And so, there’s not a total media blackout at the memorial. For example, before it begins, Chuck Muth, Hof’s campaign manager, comes out to speak with the press — even though the only ones here in the designated Press Area are me and a freelance photographer from the Daily Mail. A tall, bald man, with soft unremarkable facial features that are slowly giving way to the tug of gravity, Muth looks a lot like if a penis could wear a suit. He’s a conservative political man who runs campaigns, including both of Hof’s — first as a Libertarian in 2016, and now as a Republican. Today, he’ll be reading Hof’s eulogy. I’ve heard that Hof’s longtime partner, Madam Suzette, wrote it. I ask Muth if there are any touching moments in it.
“As his campaign manager, I knew Dennis mostly from the position of the campaign,” he responds. “We talked almost every single day for the last two years. We texted and emailed. But there was a side of him that was very non-political, very human, very down-to-earth, very personal. That was what Suzette really touched on in the eulogy: the man, not the candidate.”
Because by his own admission Muth didn’t really know Hof all that well, I follow up by asking him what Hof was like as a politician. “He was my favorite! By far my favorite I’ve ever had to work with. He was just a natural. Most candidates are stiff. They don’t understand how to tell stories and relate to people. Dennis was a great storyteller. It made him a very, very good candidate. We knew from day one — even the people who didn’t like the business he was in, if they just met him, he would win them over. And he did.”
Pimps and politicians do tend to have the same gift for emotionally manipulating people, especially with the power of a good story.
“There will never be another one like him. He was an American original,” Muth says, eager to cast Hof in a golden light.
This obviously isn’t everyone’s view of Dennis Hof. The man has many critics. That’s the danger when you call yourself a pimp.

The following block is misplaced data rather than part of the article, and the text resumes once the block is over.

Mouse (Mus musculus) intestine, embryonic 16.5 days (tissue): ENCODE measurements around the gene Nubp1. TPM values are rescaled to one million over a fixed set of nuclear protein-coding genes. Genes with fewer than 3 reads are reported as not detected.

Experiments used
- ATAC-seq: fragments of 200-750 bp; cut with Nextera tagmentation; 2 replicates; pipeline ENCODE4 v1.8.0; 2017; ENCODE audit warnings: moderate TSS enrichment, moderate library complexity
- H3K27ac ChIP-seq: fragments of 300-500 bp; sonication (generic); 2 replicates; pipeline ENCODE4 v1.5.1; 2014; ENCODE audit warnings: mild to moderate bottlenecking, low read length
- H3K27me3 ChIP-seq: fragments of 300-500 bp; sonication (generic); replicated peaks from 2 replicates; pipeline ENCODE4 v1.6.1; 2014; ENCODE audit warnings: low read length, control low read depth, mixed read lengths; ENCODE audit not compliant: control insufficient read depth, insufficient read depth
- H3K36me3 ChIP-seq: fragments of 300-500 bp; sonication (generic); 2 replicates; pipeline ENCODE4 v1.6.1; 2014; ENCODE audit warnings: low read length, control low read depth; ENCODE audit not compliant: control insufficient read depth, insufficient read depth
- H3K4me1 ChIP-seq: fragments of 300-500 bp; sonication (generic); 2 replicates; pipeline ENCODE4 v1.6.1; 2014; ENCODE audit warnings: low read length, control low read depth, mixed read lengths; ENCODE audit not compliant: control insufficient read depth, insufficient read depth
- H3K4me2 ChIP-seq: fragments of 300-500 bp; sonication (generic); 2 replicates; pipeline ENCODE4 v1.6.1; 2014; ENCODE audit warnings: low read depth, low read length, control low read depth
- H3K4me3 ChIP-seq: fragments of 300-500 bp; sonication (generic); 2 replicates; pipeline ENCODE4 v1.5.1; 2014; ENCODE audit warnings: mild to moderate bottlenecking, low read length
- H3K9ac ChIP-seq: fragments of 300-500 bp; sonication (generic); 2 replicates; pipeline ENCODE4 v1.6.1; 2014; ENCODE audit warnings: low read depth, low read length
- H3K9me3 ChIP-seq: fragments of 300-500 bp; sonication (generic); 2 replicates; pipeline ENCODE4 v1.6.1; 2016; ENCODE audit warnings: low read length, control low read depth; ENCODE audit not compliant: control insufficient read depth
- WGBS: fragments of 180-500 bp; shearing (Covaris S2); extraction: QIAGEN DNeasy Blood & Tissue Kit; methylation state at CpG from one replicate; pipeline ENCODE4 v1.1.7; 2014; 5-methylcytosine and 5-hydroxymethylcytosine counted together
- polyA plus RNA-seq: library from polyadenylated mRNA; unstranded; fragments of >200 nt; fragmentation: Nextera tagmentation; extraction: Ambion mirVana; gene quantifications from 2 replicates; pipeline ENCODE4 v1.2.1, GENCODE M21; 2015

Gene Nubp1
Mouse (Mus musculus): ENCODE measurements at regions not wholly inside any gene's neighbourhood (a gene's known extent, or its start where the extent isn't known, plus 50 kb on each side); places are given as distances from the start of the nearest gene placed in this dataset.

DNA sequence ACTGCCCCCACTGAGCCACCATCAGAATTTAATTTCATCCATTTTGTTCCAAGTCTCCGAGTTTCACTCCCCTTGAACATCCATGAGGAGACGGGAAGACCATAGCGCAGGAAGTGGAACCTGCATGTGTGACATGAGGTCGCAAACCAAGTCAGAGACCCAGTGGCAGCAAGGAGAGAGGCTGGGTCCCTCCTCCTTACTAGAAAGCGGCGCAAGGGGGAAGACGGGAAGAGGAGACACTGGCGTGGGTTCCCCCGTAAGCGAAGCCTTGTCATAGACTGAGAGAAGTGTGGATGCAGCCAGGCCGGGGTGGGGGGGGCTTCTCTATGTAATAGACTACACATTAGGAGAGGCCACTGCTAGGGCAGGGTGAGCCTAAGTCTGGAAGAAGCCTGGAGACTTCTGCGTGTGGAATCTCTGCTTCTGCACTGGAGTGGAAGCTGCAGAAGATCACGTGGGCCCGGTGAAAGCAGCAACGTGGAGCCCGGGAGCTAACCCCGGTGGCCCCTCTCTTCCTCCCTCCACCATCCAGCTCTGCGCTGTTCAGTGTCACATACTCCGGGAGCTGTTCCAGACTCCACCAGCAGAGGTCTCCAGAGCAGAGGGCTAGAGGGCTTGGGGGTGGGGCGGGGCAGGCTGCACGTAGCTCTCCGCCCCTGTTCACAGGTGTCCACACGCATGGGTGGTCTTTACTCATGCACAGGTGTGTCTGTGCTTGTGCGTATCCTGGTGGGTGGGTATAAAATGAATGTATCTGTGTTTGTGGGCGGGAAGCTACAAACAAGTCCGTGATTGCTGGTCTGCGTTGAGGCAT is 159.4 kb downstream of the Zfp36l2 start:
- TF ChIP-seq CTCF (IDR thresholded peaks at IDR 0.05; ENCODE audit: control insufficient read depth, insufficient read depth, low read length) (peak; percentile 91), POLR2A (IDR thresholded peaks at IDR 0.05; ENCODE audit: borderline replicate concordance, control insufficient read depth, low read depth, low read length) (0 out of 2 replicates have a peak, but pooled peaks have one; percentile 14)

Yet Hof never avoided the label. If anything, he reveled in it. He even wrote an autobiography called Art of the Pimp: One Man’s Quest for Love, Sex and Money. (It’s a play on Trump’s memoir Art of the Deal.) The book isn’t particularly well-written, but reader reviewers overwhelmingly agree: It’s interesting. Hof was often called the King of Pimps by his adoring fans. But when Hof called himself a pimp, he didn’t mean like the men who traffick minors for sex. That, though, is exactly what his political opposition implied.
Muth says they “accused him falsely of selling teenage girls, which was impossible to do because everything is regulated here. You have to get a work card. You have to go through an FBI background check. The mailers were just really, really brutal. And personal. Not only were they insulting to Dennis but to the girls who worked for him. He took it personally more when they attacked the girls for what they did, than him.”
The campaign may have been brutal for his ego, but Hof had endured far worse — and usually on his birthday.
Case in point: On October 13, 2015, the day before Hof’s 69th birthday, former NBA superstar Lamar Odom infamously collapsed at the Love Ranch after a sex-and-drug binge. He nearly died. Luckily for him, a pair of quick-thinking sex workers were able to save his life before the EMTs could arrive. They scooped foamy blood from his mouth to clear his air passageway. They placed ice on his balls to shock his system. In all, he would suffer 12 strokes and six heart attacks before somehow pulling through.
The next year, on October 14th, after a controlled burn escaped containment, the resulting wildfire consumed Hof’s multimillion dollar mountain dream home.
Then this year, on October 16, just two days after his birthday, Hof died. He was 72. For what it’s worth, he passed away in the very same suite and bed that Odom nearly died in three years earlier.
Says Muth, “I gotta tell you, I was up here with him on his birthday — this would’ve been 2016 — I was staying up here in a suite next to where his bungalow was. He called at 5 o’clock, 5:30. He said, ‘Come on over.’ So I walked over, and he said, ‘My house burned down. I gotta stop having birthdays because bad stuff happens every year I have a birthday.’”
Guess Hof got his wish. No more birthdays.
* * * * *
“I was the last guy he texted,” says Emory Lesco between sips of soda. “I worked at the Bunny Ranch. And then I worked at the Love Ranch South. They were great. We had a lot of fun. I knew Dennis really, really well.”
“What did that last text say?” I ask.
“It was like 11 o’clock at night, and he said, ‘I’m in bed. I’m bangin’ the Latin.’ That’s Dennis!” Lesco laughs. He sounds like Barney from The Flintstones, if the cartoon sidekick had a pack-a-day smoking habit.
“The Latin” is Dasha Dare. Here she is with Hof from a tweet she posted in his memory: